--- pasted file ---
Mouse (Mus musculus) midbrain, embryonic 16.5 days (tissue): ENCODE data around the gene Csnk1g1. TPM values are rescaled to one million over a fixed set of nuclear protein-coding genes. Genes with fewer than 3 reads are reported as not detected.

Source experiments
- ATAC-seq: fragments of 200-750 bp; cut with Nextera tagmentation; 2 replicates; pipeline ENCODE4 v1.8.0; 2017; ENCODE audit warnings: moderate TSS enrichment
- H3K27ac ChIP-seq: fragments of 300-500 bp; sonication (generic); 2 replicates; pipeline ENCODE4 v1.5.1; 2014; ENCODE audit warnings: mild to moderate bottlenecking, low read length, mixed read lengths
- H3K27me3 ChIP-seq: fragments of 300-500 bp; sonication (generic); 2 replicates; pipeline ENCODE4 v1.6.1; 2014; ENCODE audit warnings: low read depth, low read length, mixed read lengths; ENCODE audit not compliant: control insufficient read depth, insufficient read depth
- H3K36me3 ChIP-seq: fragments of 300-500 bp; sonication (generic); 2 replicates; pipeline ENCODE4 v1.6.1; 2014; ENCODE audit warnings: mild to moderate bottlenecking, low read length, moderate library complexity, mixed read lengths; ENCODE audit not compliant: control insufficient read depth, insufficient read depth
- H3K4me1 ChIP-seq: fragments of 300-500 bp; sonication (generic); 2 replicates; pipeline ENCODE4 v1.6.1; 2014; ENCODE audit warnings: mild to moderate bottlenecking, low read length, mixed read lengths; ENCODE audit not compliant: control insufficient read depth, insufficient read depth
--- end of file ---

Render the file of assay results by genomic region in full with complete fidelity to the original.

Mouse (Mus musculus) midbrain, embryonic 16.5 days (tissue): ENCODE data around the gene Csnk1g1. TPM values are rescaled to one million over a fixed set of nuclear protein-coding genes. Genes with fewer than 3 reads are reported as not detected.

Source experiments
- ATAC-seq: fragments of 200-750 bp; cut with Nextera tagmentation; 2 replicates; pipeline ENCODE4 v1.8.0; 2017; ENCODE audit warnings: moderate TSS enrichment
- H3K27ac ChIP-seq: fragments of 300-500 bp; sonication (generic); 2 replicates; pipeline ENCODE4 v1.5.1; 2014; ENCODE audit warnings: mild to moderate bottlenecking, low read length, mixed read lengths
- H3K27me3 ChIP-seq: fragments of 300-500 bp; sonication (generic); 2 replicates; pipeline ENCODE4 v1.6.1; 2014; ENCODE audit warnings: low read depth, low read length, mixed read lengths; ENCODE audit not compliant: control insufficient read depth, insufficient read depth
- H3K36me3 ChIP-seq: fragments of 300-500 bp; sonication (generic); 2 replicates; pipeline ENCODE4 v1.6.1; 2014; ENCODE audit warnings: mild to moderate bottlenecking, low read length, moderate library complexity, mixed read lengths; ENCODE audit not compliant: control insufficient read depth, insufficient read depth
- H3K4me1 ChIP-seq: fragments of 300-500 bp; sonication (generic); 2 replicates; pipeline ENCODE4 v1.6.1; 2014; ENCODE audit warnings: mild to moderate bottlenecking, low read length, mixed read lengths; ENCODE audit not compliant: control insufficient read depth, insufficient read depth